Last night I saw what looked like someone trying to jump over the back fence into our property.  It turned out that he and his partner were on a stealth mission to nab some elderflower!!!  I thought it was hilarious and invited the rather embarrassed couple to use the front gate next time!  I also suggested another local tree that is easier to access and bloomed later than mine.  I have a few last bunches of flowers left and green berries are now visible.  My neighbours and I have a working bee next weekend, and I hope to harvest the berries before the tree is trimmed.  Finger's crossed!

First strawberry of the season, nestled amongst the rhubarb

I've worked really hard on the garden this year, I even sketched out a plan (this level of gardening planning is almost unheard of in our household).  I was very, very restrained when ordering seeds from King's seeds and resolved to grow lots of a few things rather than a small amount of a lot.  My theory is that this should result in harvests that can actually contribute to meals, rather than counting out two snow peas each for dinner!  I'm mainly hoping to have a lot of fresh food for Christmas dinner - we will definitely have a lot of Jersey Bennie potatoes, various kinds of lettuce, a large handful of snow peas and a lot of strawberries.  We may have some baby carrots and raspberries.

I've become one of those rather obsessed garden types and while I haven't gone so far as to check the pH of the soil, I've become pretty obsessed with composting and soil composition.  After years of trying to encourage native birds to the garden I've started resenting their presence.  There are two blackbirds who feel quite strongly that my garden is their private dust bath.  They have destroyed three tomato plants that I grew FROM SEED.  We are now enemies.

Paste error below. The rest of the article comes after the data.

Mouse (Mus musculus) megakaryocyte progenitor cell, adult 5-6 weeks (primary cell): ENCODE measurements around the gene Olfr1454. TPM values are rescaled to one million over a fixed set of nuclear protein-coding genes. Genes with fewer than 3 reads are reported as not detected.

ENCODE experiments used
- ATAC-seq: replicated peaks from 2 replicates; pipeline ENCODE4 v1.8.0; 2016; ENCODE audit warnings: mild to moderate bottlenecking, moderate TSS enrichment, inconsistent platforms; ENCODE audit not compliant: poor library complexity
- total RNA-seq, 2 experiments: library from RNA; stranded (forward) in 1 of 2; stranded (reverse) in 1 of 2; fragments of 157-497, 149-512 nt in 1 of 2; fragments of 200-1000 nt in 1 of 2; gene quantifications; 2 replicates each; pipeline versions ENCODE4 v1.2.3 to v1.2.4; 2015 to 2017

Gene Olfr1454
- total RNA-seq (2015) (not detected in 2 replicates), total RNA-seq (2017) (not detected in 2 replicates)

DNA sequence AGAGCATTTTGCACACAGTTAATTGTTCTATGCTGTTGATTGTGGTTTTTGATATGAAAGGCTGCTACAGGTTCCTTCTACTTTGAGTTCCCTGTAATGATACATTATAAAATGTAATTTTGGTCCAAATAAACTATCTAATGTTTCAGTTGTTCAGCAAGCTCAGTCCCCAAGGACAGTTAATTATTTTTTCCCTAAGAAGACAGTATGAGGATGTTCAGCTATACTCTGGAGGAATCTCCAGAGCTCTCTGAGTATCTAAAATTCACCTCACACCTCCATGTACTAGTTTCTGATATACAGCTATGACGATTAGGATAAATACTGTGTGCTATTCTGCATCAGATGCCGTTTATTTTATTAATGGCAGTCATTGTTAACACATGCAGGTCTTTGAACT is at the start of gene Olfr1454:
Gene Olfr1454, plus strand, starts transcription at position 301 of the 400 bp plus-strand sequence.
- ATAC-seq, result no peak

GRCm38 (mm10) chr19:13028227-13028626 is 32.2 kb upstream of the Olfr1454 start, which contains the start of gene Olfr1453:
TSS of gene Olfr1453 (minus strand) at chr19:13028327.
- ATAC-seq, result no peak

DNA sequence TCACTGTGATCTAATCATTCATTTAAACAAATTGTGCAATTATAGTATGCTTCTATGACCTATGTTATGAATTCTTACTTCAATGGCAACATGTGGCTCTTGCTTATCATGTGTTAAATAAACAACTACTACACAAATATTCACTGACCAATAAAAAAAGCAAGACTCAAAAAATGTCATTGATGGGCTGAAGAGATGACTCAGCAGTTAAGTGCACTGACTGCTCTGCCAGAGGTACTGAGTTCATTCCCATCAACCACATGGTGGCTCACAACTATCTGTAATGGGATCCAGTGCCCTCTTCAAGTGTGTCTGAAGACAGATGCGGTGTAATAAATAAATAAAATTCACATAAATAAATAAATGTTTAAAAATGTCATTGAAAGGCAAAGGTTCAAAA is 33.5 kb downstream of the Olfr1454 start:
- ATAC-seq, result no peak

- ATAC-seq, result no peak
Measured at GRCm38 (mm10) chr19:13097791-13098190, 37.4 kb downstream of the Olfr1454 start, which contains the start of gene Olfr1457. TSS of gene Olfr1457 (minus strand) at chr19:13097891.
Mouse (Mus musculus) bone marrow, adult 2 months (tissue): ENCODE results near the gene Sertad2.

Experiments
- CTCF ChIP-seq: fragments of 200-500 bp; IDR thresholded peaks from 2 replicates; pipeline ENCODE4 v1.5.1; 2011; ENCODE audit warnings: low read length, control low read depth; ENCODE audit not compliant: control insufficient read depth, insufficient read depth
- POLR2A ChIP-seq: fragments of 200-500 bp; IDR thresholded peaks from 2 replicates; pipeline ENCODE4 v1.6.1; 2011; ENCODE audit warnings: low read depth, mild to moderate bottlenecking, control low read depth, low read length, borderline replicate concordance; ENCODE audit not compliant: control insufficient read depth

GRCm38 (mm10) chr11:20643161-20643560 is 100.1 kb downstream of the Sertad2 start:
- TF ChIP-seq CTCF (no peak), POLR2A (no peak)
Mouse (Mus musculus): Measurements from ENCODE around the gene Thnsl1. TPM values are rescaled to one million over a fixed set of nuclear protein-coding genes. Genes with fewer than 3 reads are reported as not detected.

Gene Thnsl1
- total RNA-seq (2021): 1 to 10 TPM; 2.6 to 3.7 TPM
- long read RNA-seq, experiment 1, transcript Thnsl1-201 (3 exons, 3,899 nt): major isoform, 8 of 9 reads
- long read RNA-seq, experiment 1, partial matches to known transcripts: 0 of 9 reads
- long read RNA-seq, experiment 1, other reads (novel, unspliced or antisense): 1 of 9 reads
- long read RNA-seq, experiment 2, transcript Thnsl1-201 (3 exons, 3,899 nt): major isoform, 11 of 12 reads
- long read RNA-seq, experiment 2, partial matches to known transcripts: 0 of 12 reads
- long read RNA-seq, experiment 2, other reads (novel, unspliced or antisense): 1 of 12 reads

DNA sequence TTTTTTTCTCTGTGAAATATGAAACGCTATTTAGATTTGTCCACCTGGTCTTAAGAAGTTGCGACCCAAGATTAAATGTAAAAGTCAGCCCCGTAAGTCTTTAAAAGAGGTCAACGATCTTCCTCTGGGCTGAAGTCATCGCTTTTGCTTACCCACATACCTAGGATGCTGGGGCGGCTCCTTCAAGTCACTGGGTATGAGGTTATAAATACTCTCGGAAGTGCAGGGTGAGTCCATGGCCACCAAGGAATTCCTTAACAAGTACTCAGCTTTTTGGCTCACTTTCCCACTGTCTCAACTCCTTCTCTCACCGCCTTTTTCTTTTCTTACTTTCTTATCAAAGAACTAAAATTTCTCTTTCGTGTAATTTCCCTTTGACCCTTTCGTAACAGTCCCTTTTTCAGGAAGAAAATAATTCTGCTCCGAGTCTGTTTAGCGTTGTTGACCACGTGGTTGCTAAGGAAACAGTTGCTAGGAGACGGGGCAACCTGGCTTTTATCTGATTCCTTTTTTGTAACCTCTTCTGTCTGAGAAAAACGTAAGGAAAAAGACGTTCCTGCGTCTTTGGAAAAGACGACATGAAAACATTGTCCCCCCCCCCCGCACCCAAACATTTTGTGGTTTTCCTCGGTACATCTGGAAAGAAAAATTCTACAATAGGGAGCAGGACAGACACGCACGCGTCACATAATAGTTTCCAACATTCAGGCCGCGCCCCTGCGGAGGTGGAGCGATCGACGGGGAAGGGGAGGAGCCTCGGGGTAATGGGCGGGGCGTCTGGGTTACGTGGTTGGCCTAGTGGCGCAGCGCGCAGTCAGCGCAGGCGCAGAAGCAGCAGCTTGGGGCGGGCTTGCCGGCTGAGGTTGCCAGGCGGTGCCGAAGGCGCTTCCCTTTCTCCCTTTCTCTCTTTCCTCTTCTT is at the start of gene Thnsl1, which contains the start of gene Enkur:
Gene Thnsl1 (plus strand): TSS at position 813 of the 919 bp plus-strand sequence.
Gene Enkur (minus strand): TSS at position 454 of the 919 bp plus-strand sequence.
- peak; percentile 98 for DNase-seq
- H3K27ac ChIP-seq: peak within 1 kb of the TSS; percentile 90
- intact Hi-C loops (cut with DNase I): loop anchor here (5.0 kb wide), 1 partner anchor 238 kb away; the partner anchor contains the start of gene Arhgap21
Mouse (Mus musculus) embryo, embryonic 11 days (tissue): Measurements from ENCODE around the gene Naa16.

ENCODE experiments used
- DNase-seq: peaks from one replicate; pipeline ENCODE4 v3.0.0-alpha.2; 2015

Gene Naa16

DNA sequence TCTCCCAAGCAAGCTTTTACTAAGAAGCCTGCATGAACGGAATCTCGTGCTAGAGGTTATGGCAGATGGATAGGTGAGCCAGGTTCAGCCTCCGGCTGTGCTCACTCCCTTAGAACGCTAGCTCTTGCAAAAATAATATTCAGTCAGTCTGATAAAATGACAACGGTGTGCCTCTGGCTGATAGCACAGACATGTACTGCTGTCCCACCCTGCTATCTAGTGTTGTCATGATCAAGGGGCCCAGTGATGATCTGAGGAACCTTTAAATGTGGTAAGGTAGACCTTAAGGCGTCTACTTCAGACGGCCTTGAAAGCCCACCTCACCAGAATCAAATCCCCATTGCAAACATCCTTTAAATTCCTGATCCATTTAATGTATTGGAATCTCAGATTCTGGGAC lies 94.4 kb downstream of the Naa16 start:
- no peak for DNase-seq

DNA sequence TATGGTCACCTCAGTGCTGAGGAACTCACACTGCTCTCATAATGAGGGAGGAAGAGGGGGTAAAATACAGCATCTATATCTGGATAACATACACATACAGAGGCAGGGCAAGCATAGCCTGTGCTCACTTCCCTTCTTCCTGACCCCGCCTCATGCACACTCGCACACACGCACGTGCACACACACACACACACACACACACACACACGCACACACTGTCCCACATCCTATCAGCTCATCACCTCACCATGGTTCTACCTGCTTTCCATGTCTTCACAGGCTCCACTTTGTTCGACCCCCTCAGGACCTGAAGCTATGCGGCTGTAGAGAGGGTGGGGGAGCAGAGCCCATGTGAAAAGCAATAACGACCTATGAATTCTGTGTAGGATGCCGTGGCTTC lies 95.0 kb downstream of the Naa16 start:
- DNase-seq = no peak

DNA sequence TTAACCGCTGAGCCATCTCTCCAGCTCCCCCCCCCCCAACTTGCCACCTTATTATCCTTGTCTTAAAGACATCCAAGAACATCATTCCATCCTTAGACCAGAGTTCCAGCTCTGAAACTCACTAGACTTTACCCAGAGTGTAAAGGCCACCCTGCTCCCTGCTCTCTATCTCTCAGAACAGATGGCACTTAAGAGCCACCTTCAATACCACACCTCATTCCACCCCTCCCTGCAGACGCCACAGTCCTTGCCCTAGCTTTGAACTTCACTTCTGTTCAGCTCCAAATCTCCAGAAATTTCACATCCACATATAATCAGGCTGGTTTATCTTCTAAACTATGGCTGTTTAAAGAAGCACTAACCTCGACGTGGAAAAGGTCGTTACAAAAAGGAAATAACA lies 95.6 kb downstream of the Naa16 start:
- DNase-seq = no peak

Sunday, December 2, 2012

Lahmucan: Turkish pizza

The first batch: tomato paste underneath and plain lamb mince on top

Roasted red pepper sauce - delicious and sweet

The second version - delicious and sweet.
I had an almost genuine holiday.

Holidays have been kind of lame since having children.  They are not holidays as I remember them, often they are an exercise in trying to entertain tired children in an unfamiliar locale with less resources than usual.   A 'holiday' in Rotorua earlier in the year while my husband attended a conference ended with tearfully trying to find an open chemist on a Sunday morning for nits shampoo on four hours of broken sleep.  Turns out the baby was coming down with campylobacter  while my oldest had her first case of nits since starting school.  My husband left the conference early, I napped wearing earplugs for two hours then, with greatly restored humour, we went luging. 

So I wasn't thrilled with the idea of going up to Auckland recently for a few days while my husband participated in a marathon.

It was actually quite a decent break.

I felt no more or less rested than usual, but I did a lot less cooking and no driving whatsoever.  This left me feeling more relaxed at least and I came back with a more enthusiastic approach to family dinners.

Our last meal in Auckland was at a Turkish restaurant.  It was a bit chaotic as the baby was grumpy and I was in pain due to an ill-timed ear infection (blocked ears and flying, bleurgh).  The meal, Lahmucan, was delicious and one I felt that I could easily replicate at home. We have pizza once a week and although it is an easy meal I find myself a little bored with it.  Lahmucan, Turkish-style pizza,  is based on lamb mince and a red pepper sauce.  The version I ate was dairy free, but I have seen other versions online with feta.